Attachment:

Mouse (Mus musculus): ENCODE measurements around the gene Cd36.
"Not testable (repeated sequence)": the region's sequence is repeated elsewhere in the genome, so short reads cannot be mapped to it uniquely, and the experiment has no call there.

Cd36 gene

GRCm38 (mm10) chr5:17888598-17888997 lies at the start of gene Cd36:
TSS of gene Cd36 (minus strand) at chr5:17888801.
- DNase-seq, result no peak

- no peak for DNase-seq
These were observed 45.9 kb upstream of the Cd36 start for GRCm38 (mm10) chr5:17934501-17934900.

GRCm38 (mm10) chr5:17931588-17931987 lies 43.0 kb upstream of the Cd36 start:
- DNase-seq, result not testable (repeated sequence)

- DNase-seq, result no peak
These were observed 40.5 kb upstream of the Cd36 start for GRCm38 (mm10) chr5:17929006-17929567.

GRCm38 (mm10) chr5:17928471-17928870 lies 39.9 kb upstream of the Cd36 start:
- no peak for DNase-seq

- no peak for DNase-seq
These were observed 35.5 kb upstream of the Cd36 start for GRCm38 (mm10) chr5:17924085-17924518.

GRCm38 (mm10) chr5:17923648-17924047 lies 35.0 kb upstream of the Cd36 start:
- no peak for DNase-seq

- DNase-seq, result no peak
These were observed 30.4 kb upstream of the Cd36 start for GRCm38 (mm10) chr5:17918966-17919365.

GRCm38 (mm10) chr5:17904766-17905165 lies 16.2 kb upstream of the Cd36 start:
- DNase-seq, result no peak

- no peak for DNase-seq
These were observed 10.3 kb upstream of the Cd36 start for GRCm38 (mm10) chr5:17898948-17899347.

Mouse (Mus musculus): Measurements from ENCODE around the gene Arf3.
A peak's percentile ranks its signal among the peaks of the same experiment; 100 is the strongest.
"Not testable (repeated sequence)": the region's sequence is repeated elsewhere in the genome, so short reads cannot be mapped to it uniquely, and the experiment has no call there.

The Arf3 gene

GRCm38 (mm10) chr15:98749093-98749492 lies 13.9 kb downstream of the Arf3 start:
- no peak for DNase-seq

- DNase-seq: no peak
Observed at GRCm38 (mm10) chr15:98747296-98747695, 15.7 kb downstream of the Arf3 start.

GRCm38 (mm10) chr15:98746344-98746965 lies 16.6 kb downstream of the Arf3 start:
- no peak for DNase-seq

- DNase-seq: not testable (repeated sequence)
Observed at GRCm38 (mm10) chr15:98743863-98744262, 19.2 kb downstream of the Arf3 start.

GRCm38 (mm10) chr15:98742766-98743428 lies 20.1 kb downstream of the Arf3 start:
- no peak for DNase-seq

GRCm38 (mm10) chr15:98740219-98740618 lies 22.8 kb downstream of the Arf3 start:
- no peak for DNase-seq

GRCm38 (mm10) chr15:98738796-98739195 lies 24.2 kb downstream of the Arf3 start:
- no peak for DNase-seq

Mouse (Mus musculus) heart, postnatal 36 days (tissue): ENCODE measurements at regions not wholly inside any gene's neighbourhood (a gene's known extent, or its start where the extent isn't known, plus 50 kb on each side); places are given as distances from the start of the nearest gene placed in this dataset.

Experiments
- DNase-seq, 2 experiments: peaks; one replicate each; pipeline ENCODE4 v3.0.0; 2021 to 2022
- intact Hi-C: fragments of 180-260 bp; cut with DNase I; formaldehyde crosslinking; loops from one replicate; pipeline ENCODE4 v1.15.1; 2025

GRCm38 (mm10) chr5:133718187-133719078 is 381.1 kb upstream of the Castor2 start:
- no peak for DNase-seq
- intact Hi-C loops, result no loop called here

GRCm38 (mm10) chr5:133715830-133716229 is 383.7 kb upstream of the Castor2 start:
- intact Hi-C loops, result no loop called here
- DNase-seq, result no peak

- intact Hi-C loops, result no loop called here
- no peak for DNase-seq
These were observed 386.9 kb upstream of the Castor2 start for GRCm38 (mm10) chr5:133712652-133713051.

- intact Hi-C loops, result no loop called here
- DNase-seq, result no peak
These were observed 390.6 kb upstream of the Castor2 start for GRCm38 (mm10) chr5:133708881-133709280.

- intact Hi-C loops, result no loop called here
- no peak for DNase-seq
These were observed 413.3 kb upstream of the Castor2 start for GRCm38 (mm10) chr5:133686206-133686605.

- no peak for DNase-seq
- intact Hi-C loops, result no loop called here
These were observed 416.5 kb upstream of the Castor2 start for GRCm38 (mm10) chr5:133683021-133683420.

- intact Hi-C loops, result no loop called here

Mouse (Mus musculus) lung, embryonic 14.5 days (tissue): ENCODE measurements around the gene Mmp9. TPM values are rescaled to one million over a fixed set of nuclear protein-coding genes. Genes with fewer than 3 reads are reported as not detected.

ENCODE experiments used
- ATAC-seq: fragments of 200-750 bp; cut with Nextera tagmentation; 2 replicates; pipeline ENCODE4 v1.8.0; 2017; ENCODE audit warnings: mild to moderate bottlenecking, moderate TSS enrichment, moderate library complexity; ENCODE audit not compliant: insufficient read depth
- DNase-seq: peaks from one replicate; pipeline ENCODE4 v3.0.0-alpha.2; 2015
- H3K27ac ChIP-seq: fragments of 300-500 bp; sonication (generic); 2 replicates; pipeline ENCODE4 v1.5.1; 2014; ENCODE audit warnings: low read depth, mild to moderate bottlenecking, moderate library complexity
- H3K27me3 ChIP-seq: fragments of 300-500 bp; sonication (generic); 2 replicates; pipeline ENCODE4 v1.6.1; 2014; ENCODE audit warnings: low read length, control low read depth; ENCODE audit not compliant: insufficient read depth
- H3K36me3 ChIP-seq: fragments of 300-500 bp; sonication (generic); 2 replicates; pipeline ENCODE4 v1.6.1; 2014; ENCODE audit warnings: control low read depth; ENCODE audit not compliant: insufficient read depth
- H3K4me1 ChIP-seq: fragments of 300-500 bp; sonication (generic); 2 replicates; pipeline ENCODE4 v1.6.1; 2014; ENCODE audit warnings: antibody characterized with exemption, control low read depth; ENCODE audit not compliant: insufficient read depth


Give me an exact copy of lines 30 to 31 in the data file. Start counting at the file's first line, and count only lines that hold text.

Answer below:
- no peak for DNase-seq

- DNase-seq: no peak